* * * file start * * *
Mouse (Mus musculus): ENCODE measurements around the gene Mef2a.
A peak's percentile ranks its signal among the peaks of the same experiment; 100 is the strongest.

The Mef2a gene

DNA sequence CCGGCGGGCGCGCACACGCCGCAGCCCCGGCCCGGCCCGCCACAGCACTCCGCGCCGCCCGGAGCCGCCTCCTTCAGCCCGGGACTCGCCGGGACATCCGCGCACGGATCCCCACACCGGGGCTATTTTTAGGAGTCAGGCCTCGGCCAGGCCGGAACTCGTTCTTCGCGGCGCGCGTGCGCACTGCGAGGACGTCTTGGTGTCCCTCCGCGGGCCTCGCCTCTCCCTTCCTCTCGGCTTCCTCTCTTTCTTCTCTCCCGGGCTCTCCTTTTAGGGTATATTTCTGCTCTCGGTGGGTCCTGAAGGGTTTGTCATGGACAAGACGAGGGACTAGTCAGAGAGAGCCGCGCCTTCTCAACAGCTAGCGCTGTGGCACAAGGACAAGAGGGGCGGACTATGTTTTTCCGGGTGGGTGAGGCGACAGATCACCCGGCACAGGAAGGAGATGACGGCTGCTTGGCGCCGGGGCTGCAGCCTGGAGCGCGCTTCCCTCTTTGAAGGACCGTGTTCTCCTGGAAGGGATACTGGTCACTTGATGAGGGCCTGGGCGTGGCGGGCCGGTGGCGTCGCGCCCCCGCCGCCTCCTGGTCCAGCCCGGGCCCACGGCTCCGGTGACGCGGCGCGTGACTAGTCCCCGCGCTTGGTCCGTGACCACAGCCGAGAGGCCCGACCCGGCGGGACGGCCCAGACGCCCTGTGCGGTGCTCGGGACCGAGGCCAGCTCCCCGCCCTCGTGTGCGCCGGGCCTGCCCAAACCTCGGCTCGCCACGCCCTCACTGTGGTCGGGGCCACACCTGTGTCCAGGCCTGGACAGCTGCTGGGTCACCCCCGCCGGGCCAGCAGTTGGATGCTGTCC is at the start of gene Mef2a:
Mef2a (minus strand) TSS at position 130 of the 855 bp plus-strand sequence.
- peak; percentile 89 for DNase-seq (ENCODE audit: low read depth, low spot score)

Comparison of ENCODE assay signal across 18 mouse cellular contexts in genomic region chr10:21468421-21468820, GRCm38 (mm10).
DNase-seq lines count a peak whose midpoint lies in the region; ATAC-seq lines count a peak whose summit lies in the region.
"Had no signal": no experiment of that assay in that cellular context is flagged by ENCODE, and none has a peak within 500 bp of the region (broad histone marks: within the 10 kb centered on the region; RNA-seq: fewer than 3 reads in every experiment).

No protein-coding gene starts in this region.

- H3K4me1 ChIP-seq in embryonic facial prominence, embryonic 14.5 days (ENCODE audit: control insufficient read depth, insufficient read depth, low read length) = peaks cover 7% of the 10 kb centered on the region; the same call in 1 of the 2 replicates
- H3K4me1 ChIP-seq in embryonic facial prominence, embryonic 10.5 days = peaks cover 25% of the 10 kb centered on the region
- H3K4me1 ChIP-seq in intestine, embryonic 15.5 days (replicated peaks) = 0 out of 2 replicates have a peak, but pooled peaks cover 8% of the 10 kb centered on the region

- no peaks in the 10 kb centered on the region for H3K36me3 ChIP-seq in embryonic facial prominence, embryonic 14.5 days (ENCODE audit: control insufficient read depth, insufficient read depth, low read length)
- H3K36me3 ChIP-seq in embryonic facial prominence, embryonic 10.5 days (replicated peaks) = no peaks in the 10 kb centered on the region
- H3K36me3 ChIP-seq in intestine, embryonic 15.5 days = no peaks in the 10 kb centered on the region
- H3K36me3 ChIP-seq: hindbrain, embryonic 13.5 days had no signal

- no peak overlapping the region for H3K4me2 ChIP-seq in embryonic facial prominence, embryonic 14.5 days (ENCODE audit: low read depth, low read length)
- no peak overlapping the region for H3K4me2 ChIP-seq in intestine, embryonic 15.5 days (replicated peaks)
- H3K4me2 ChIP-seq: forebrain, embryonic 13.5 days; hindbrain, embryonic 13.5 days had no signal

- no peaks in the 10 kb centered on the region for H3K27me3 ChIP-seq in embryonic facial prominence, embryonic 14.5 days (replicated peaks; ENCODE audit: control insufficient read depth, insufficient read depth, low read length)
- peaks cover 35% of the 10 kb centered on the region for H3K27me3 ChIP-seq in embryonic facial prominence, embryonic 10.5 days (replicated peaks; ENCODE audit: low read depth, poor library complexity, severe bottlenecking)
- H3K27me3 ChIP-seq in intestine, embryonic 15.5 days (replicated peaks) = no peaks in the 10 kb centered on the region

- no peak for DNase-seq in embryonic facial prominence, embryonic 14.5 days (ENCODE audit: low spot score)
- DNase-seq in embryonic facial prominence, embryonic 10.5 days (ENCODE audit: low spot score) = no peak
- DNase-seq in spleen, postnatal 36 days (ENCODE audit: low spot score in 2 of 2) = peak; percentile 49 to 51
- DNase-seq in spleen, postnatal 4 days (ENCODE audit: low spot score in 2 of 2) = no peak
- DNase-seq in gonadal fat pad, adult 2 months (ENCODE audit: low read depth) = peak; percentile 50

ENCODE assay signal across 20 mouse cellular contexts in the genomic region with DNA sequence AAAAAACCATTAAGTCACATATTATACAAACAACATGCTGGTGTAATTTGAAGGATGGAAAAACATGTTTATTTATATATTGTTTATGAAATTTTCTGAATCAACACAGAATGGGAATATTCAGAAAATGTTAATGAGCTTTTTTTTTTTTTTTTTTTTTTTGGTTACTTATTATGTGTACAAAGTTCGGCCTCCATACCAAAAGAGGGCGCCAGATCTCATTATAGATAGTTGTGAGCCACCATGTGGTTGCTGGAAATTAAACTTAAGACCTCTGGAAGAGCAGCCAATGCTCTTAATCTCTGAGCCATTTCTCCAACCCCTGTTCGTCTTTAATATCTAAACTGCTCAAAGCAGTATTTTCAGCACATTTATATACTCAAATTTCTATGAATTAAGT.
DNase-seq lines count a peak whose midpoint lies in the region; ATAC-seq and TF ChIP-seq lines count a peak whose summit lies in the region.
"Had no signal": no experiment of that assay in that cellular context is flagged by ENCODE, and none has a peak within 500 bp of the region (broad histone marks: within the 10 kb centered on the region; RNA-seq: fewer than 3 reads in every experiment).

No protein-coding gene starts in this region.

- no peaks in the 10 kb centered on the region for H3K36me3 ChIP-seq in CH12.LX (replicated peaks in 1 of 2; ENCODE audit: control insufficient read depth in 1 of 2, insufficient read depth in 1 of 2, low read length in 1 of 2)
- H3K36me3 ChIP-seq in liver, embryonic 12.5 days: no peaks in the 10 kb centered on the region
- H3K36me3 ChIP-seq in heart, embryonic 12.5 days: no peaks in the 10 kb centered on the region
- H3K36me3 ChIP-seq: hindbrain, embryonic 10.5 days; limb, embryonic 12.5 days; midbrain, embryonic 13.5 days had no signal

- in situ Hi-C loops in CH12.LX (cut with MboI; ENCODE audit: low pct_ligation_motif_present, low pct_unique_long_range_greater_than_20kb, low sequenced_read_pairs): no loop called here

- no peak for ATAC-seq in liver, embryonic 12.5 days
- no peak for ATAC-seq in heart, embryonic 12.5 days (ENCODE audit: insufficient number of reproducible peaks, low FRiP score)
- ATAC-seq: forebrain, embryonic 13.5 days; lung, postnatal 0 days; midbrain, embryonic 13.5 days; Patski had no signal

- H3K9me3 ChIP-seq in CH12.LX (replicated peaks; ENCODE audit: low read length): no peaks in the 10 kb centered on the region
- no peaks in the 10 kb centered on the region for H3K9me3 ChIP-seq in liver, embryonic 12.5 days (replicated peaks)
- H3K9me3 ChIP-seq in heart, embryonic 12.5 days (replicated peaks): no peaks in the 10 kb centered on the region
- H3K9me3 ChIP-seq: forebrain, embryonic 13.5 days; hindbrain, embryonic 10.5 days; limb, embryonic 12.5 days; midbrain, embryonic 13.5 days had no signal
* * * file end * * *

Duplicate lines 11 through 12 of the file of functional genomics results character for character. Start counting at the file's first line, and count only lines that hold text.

- H3K4me1 ChIP-seq in embryonic facial prominence, embryonic 14.5 days (ENCODE audit: control insufficient read depth, insufficient read depth, low read length) = peaks cover 7% of the 10 kb centered on the region; the same call in 1 of the 2 replicates
- H3K4me1 ChIP-seq in embryonic facial prominence, embryonic 10.5 days = peaks cover 25% of the 10 kb centered on the region